|Dairy cows in Sheboygan, Wisc. (Post photo by Darren Hauck)|
NAFTA "contains terms governing dozens of different dairy products alone," Dewey writes. "Reworking many of these, experts say, will involve not just complex technical discussions but a fight between powerful political interests on both sides of the border. And in almost every case, on the line will be the livelihoods of the people who grow or make the products, each with a compelling case for why their side should prevail."
"Trade agreements between the U.S. and Canada govern what kinds of tariffs the countries can impose on each other’s goods," Dewey writes. "While NAFTA eliminated many tariffs between the countries, some large tariffs on dairy remained. But ultrafiltered milk hit the market after NAFTA’s 1994 enactment. As a result, it could enter Canada without facing big tariffs. Ontario farmers, frustrated with the arrangement, last April dramatically cut the prices on Canadian ultrafiltered milk. Other provinces plan to follow suit, posing a dire threat to U.S. farms.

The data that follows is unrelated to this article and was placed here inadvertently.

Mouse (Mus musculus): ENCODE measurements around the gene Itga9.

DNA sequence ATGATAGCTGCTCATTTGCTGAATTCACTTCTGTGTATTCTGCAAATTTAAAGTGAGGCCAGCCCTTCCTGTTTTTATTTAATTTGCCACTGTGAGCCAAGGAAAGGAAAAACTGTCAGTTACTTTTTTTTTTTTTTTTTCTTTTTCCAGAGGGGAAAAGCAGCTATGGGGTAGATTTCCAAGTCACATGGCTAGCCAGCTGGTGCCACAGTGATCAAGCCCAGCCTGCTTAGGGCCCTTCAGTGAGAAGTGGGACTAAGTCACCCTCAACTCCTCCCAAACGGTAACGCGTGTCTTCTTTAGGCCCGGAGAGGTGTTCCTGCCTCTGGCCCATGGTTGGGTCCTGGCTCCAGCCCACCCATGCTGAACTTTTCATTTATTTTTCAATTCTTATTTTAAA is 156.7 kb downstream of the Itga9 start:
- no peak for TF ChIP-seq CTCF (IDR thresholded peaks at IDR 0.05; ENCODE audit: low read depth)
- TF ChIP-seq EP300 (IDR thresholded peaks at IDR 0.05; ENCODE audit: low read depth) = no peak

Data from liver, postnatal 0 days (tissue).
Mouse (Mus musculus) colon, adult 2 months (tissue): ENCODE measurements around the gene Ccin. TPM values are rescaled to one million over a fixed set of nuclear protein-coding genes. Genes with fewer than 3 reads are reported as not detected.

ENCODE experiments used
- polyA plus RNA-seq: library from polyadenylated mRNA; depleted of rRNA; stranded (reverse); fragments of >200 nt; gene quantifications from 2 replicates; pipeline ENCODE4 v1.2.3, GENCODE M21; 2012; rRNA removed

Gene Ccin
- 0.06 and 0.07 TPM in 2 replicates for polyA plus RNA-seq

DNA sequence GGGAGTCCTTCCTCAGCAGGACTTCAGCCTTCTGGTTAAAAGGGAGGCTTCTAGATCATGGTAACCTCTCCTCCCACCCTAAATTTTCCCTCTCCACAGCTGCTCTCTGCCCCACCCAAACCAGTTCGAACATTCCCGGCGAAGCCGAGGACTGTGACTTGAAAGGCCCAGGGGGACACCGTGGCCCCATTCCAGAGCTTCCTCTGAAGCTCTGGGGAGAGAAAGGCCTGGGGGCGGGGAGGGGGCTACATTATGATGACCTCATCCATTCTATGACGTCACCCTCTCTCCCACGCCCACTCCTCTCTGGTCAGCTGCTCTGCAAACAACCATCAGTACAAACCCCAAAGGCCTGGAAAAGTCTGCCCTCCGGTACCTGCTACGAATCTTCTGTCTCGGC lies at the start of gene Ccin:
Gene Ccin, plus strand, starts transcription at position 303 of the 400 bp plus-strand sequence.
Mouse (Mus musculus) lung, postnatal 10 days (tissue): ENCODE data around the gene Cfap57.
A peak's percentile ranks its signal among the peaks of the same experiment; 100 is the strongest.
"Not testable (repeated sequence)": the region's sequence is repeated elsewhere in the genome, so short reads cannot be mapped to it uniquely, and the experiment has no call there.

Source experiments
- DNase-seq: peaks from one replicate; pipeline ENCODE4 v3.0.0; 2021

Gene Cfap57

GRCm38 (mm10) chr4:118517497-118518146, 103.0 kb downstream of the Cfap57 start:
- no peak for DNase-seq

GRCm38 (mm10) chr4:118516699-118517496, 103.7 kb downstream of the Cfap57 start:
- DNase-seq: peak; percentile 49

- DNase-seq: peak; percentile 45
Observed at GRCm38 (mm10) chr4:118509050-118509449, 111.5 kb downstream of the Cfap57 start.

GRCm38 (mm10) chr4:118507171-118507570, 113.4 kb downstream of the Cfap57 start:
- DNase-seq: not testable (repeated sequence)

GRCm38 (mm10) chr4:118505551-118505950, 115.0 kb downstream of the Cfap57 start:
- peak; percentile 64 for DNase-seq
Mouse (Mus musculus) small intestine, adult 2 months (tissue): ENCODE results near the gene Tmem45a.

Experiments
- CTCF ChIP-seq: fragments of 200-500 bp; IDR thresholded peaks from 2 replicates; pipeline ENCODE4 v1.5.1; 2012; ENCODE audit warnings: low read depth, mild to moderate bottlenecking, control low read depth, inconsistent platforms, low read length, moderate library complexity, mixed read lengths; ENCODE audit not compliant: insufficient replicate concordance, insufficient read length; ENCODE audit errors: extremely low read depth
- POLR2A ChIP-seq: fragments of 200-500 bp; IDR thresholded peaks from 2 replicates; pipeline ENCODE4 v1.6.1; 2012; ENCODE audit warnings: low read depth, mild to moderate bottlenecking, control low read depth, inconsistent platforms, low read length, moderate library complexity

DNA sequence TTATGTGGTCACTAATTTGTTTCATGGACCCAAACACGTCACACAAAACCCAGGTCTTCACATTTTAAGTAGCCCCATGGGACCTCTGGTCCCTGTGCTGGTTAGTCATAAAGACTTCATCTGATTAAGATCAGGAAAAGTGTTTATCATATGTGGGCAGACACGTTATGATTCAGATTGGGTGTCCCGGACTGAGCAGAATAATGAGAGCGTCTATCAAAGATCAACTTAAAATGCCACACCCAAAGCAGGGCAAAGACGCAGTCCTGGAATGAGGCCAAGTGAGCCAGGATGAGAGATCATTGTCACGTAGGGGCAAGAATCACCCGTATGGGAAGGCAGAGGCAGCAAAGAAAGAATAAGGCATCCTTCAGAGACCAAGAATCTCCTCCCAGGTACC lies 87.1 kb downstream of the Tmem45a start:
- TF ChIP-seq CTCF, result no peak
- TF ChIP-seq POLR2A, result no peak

"American agricultural interests have decried Canada’s actions as deeply unfair," Dewey writes. "The Canadian dairy industry disputes these allegations, arguing that U.S. milk producers have built far too much capacity in recent years and face such an oversupply of milk that they have to cut back."
A bipartisan alliance of policymakers, "have called on the Canadian government to intervene in its dairy industry," Dewey notes. "Industry groups, meanwhile, have called on the Trump administration to intervene directly. On Thursday, several powerful dairy trade associations sent a joint letter to Trump, asking that he push Canadian Prime Minister Justin Trudeau on the issue and direct U.S. agencies to 'impress upon Canada in a concrete way the importance of dependable U.S. trade.' The letter called on Trump to escalate the issue to the World Trade Organization if Canada doesn’t respond positively." Trump so far hasn't responded.
"The industry is also concerned the dispute could spill into other products," Dewey writes. "The Ontario price drop applied not only to ultrafiltered milk but also to skim milk powder, which could eventually result in Canadians selling more of the ingredient on global markets. That could depress prices for American farmers, and ultimately hurt them even more than the lost trade in ultrafiltered milk. Without renewed access to the Canadian market, U.S. dairy farmers find themselves in a deeply precarious situation. They are scrambling to find new processors to buy their milk, but finding few takers because of the overall glut."